Well, we’ve reached that time of the year. We all feared this from the beginning.
After Prince Fielder left via free agency last offseason, everyone thought the Brewers would still be able to contend. And, if they had a healthy team, they could have contended. But, injuries took their toll, and now it’s come to this.
The Brewers are currently 34-41, fourth place in the National League Central. They started an extremely crucial three-game series against the Reds in Cincinnati the day before yesterday, when their record stood at 33-39. The Brewers needed to capitalize on this series and at least take two of three, but were unable to do that. Instead, they took one of three, which could be a difference maker- 7.5 games back is definitely better than 9.5 games back. But, the way things have gone lately, it appears that the long winning streak the Brewers need to get back in the race is highly unlikely to happen.
With each passing day, and each depressing loss (sometimes a win is thrown in every few days), the Brewers are looking more and more like sellers. And who is the biggest trade piece that everyone is interested in?
Unfortunately, it’s Zack Greinke, who has been far and away the Brewers’ best pitcher this year. With his win today, he’s 9-2 with a 2.82 ERA, and is bound to be an NL All-Star. He also finished June 3-0 with a 1.70 ERA. He’s been the Brewers’ ace and stopper all year. To cap that off, he’s invincible at Miller Park, owning a 15-0 record there since joining the Brewers.
With all that said, though, we have to take into account the business side of baseball. In the past, Greinke expressed his interest in remaining in Milwaukee long-term, but things have become complicated since then. Last year, Greinke fired his agent, and was acting as his own agent for a few months during the offseason. He finally did hire a new agent early this year in Casey Close. But, on that same day, Matt Cain signed a six-year, $127 million deal with the Giants. Greinke and Cain were both to become the most coveted free agent starters on the market in the 2012-2013 offseason, but obviously Cain’s deal affects Greinke. In other words, he’s probably out of the Brewers’ price range, which is likely why the conversations between Close and Doug Melvin have subsided.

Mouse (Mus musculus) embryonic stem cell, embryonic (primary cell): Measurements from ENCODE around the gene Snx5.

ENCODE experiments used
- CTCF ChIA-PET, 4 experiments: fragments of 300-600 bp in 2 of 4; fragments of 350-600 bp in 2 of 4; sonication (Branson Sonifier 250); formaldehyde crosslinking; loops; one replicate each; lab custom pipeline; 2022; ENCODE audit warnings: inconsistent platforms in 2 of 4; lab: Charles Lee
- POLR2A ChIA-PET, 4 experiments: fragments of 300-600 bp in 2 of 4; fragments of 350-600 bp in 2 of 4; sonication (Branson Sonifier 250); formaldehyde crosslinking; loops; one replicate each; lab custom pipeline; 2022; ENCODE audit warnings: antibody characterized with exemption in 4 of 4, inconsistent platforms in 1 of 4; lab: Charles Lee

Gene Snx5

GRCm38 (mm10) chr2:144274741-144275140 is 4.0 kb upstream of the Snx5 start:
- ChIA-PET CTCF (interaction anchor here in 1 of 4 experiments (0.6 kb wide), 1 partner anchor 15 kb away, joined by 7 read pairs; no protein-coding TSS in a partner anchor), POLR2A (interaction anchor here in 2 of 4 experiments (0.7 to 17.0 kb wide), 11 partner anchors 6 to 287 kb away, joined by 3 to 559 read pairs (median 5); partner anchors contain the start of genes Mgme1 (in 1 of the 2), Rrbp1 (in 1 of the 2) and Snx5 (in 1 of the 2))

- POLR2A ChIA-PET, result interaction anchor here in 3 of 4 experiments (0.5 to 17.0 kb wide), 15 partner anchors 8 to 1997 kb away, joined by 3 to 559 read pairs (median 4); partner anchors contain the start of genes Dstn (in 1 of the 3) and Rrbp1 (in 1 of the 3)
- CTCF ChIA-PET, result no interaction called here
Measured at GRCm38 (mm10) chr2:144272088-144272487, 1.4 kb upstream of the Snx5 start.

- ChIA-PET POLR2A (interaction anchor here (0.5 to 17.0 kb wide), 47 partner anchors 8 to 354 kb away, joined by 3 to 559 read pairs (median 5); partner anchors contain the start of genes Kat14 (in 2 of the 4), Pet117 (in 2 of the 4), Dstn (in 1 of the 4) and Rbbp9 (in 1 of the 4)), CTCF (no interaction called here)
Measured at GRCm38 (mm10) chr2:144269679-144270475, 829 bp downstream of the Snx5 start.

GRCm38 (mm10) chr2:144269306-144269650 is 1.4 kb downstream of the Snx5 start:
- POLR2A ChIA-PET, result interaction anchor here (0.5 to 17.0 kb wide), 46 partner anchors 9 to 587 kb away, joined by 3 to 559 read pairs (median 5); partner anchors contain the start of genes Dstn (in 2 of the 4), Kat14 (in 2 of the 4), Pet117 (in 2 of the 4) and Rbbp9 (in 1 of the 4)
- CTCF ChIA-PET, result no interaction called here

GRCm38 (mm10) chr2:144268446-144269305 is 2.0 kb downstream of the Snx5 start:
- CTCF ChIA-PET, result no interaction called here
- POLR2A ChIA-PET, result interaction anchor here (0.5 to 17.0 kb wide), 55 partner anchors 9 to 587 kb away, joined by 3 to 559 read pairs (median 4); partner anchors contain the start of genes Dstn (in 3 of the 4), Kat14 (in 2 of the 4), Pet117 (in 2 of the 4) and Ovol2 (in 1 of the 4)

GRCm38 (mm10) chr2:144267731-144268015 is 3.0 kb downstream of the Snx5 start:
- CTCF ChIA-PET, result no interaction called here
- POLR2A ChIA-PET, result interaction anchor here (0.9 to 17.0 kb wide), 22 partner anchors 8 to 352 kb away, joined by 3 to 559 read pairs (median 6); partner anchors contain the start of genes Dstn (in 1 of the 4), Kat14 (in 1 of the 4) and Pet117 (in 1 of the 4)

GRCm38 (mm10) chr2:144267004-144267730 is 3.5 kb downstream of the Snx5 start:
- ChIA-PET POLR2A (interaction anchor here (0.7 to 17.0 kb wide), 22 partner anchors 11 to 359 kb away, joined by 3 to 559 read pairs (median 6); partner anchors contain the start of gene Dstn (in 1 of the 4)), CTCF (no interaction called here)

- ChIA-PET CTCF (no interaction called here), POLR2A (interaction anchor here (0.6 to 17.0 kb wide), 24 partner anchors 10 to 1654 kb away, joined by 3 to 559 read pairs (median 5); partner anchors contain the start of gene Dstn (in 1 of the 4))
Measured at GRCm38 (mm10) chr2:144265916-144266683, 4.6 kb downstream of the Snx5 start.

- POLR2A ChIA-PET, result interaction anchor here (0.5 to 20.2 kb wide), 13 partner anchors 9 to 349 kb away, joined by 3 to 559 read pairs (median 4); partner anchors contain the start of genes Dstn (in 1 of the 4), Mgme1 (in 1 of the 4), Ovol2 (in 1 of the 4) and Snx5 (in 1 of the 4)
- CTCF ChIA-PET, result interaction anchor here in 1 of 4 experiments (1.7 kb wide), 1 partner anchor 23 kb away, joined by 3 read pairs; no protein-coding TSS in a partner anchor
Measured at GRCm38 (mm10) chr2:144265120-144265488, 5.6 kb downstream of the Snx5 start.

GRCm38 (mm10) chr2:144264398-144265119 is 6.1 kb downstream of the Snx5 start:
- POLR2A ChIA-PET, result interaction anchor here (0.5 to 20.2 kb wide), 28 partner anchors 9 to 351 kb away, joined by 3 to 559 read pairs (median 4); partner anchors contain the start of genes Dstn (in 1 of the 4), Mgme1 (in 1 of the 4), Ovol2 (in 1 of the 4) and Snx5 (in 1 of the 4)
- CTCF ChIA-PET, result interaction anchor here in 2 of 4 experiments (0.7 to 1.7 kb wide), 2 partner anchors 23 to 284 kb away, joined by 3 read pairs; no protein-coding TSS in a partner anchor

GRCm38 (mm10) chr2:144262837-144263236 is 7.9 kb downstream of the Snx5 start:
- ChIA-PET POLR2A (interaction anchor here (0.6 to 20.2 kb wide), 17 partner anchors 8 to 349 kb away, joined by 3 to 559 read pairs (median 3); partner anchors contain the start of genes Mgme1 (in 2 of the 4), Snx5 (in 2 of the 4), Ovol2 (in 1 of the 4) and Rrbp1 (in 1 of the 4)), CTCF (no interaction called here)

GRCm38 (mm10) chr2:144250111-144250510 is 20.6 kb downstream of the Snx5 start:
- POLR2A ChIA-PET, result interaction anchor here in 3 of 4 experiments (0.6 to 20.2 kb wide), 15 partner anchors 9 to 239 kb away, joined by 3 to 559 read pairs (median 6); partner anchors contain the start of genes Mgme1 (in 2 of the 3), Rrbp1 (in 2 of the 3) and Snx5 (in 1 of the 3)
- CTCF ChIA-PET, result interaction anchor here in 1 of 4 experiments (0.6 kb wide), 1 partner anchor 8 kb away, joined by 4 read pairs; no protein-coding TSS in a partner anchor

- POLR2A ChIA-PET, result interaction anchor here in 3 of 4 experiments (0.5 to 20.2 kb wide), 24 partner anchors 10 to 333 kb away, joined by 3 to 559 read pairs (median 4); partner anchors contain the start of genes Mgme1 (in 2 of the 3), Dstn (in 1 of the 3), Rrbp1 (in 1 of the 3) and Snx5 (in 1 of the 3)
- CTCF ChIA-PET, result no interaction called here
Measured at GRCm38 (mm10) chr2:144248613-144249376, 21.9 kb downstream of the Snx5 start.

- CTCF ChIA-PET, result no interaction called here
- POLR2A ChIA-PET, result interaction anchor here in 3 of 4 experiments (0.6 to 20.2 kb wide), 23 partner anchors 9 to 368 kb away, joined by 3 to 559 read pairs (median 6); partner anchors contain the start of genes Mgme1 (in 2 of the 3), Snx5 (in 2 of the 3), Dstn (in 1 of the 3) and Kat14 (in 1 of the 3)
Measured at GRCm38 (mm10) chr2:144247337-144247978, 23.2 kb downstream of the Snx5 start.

So, unless the Brewers come out of nowhere and sign Greinke to an extension- which still isn’t completely ruled out, behind-the-scenes discussions could be going on- before the All-Star break, he’s as good as gone. And now we’re hearing about possible suitors; two in particular.
The Rangers reportedly had a scout at the Brewers-Reds game today watching Greinke’s start. Texas would make sense as a destination for Greinke- they just lost Colby Lewis to the disabled list, where Derek Holland already is as well. Plus, the Rangers were interested in acquiring Greinke the same offseason that the Brewers landed him, so it makes sense that they’re still gunning for him. Also, another interesting note- there was speculation that Greinke was pulled from today’s game early because he had been traded to Texas, but it sounds like that was just a rumor.
Then, I read an interesting article earlier today about another possible suitor I hadn’t thought of: the Braves. They’re also looking for starting pitching help. They have Tim Hudson and Tommy Hanson in place as duel aces, but, beyond that, their rotation is very foggy. The ERA leader of the Majors, Brandon Beachy, is out for the year, Jair Jurrjens is attempting to come back from injuries and ineffectiveness, and Mike Minor has been just flat out ineffective as well. Not to mention the injury history of both Hudson and Hanson. But there’s a more interesting story behind the Braves situation: they’re already planning to sign Greinke to an extension.
Now, let’s not get to ahead of ourselves, Atlanta. They may have been able to pull it off with Dan Uggla two offseasons ago, but I think they’re getting a bit cocky here. Plus, they’ve already said that they don’t want to give up the amount of prospects that the Brewers will likely want. If they can’t even commit that far, then odds are they won’t get him.
As much as we’ve loved Greinke this season, we may have to get our farewells ready soon. Unless Melvin pulls an extension out of nowhere- which, as recent history shows, he’s not afraid of doing- Greinke is as good as gone.
Maybe we’ll be blessed and Greinke stays in Milwaukee, but the odds are against us.